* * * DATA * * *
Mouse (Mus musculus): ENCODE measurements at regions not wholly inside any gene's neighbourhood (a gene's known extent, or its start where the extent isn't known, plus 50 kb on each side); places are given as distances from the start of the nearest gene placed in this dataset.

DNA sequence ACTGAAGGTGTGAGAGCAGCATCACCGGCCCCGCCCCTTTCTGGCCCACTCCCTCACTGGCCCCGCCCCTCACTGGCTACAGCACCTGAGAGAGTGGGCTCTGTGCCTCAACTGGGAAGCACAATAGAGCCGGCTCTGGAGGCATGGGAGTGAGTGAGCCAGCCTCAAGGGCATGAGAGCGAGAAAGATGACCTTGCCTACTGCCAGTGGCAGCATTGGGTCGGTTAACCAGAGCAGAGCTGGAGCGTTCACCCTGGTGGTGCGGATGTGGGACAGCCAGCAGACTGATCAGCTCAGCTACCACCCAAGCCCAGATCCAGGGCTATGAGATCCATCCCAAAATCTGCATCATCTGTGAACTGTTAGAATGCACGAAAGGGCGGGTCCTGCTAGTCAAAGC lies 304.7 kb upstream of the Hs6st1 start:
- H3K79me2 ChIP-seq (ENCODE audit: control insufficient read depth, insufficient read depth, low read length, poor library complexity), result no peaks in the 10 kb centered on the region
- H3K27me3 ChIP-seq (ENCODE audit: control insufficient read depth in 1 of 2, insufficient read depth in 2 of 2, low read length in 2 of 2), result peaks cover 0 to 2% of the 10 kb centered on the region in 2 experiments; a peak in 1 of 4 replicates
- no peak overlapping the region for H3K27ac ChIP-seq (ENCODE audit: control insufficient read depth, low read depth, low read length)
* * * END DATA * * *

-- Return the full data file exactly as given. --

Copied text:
Mouse (Mus musculus): ENCODE measurements at regions not wholly inside any gene's neighbourhood (a gene's known extent, or its start where the extent isn't known, plus 50 kb on each side); places are given as distances from the start of the nearest gene placed in this dataset.

DNA sequence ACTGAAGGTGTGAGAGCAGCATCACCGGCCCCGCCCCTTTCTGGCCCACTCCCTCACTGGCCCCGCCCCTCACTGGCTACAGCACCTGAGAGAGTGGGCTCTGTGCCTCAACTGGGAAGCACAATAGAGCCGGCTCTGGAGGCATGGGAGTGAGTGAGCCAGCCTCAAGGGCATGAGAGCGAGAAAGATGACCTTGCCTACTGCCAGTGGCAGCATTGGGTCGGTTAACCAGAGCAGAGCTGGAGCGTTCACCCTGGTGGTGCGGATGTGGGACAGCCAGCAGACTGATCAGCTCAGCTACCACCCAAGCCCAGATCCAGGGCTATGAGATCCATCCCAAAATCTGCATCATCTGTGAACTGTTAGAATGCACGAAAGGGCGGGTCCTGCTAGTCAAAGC lies 304.7 kb upstream of the Hs6st1 start:
- H3K79me2 ChIP-seq (ENCODE audit: control insufficient read depth, insufficient read depth, low read length, poor library complexity), result no peaks in the 10 kb centered on the region
- H3K27me3 ChIP-seq (ENCODE audit: control insufficient read depth in 1 of 2, insufficient read depth in 2 of 2, low read length in 2 of 2), result peaks cover 0 to 2% of the 10 kb centered on the region in 2 experiments; a peak in 1 of 4 replicates
- no peak overlapping the region for H3K27ac ChIP-seq (ENCODE audit: control insufficient read depth, low read depth, low read length)